Impact Story

Teachers at work during an inquiry session

Core Value in Action: Questioning Assumptions

Impact Story

At Mills Teacher Scholars, we believe inquiry is an equity strategy that helps educators understand student assets and build supportive awareness of our implicit biases.

This value comes to life in our work with teachers. Nessa Mahmoudi is a second grade dual-immersion teacher at Melrose Leadership Academy in Oakland Unified and is a teacher leader at her site.

Through her Mills Teacher Scholar inquiry she works to critically examine the varied assumptions we make about teaching and learning, including her assumptions about her English Language Learners and her teaching practice.

One thing Nessa has learned about her assumptions is that they often oversimplify an inherently complex situation. When she began working at Melrose Leadership Academy, she had very little experience with two-way immersion programs, and sought to define it for herself. In her preliminary research she came across two common assumptions about the two-way Spanish immersion classroom:

  1. Half of the students in the classroom are native English speakers learning Spanish, and half are native Spanish speakers learning English.
  2. Students will study in partnerships, at times teaching and at times learning language from their peers.

As the school year began, Nessa studied her students’ language through inquiry and began to question these assumptions about two-way immersion.

Classifying students into English and Spanish speakers was much more complicated than it at first seemed. While about half of her students spoke English at home, they often spoke varying dialects of English, including African American Vernacular and Chicano English. Of the Spanish speakers in her class, she came to learn that their families spoke a variety of dialects as well, with students from Spain, Mexico, Cuba, and Puerto Rico. Then there were students like Juan who identified as a speaker of Spanglish at home. Akili’s father spoke to him exclusively in Swahili and Soraya’s first language was Arabic. She found that the assumed language dichotomy was in fact a plethora of nuanced language usage.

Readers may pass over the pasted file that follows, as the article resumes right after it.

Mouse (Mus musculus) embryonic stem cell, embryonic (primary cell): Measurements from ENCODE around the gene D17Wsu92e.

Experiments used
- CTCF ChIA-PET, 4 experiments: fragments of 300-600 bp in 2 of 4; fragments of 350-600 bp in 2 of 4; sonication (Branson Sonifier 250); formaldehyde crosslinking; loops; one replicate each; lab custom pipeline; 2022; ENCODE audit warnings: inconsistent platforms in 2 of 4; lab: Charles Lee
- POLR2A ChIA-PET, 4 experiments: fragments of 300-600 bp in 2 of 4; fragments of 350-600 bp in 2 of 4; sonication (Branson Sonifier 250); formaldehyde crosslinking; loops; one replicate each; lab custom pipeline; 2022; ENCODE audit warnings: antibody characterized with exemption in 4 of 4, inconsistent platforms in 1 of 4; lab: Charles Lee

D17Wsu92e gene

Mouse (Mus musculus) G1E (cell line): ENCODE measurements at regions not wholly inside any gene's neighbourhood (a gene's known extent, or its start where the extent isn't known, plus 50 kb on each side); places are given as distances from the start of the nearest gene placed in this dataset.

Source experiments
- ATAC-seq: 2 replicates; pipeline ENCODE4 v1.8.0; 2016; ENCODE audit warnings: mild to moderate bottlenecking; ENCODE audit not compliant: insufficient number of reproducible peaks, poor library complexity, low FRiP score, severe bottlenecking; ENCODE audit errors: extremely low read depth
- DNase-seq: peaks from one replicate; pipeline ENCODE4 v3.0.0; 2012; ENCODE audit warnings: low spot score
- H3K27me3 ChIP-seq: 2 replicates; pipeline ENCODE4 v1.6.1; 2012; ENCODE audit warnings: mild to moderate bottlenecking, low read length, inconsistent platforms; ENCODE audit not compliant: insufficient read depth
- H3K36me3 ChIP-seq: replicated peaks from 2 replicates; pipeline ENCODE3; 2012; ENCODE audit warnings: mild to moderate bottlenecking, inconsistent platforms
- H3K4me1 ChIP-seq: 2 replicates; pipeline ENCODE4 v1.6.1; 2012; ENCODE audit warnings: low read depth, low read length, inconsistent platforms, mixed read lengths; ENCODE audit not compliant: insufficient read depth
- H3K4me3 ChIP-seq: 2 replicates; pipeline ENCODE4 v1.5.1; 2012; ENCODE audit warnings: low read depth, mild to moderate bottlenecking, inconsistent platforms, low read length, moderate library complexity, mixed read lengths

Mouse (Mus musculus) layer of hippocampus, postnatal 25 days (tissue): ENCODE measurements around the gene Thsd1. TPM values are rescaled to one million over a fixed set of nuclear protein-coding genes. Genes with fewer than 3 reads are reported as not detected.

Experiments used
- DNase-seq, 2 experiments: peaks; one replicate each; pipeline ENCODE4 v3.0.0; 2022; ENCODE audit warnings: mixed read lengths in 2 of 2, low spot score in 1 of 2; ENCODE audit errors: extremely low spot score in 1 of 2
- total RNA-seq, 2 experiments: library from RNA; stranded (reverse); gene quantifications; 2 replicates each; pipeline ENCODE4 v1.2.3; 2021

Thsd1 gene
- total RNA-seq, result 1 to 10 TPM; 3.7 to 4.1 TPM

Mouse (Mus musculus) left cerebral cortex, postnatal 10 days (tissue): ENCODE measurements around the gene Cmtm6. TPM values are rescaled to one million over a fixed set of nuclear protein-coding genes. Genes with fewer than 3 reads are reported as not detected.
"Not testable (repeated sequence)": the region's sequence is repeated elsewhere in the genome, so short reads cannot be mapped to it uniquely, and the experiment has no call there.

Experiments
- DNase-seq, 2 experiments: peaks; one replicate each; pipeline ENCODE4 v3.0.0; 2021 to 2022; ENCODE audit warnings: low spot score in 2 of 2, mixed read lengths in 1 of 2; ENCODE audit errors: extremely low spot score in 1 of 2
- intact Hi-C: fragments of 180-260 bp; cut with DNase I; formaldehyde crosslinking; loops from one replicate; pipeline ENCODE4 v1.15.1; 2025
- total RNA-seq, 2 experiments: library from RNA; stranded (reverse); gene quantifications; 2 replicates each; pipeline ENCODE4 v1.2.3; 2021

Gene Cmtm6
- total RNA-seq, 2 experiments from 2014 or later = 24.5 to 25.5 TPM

Pairing students for oral language practice was not as simple as her guidebook seemed to infer either. Due to the diversity of language experiences in the class, many students were not able to take on the “expert” role in either English or Spanish, but were really learners in both languages. Nessa began to voice some challenging questions as she met with her colleagues during collaborative inquiry:

Do all students inherently have an opportunity to be language experts in my classroom? How could I develop meta-linguistic awareness in all my students about the various funds of knowledge they were bringing to their Academic English and Academic Spanish learning?

By the end of her inquiry, Nessa had come to a new set of realizations:

  • Every student is a learner of Academic Spanish and Academic English.
  • Curriculum that reflects and empowers our most marginalized students, those whose home language furthest replicates “school English” or “school Spanish,” is central to equitable language instruction.
  • Two-way immersion teachers must come to know not only their students’ and families’ values and aspirations, but also strive to know their linguistic history.

Nessa’s learning illustrates the power of collaborative inquiry in supporting equitable teaching and learning for all students. Read Nessa’s story in her own words.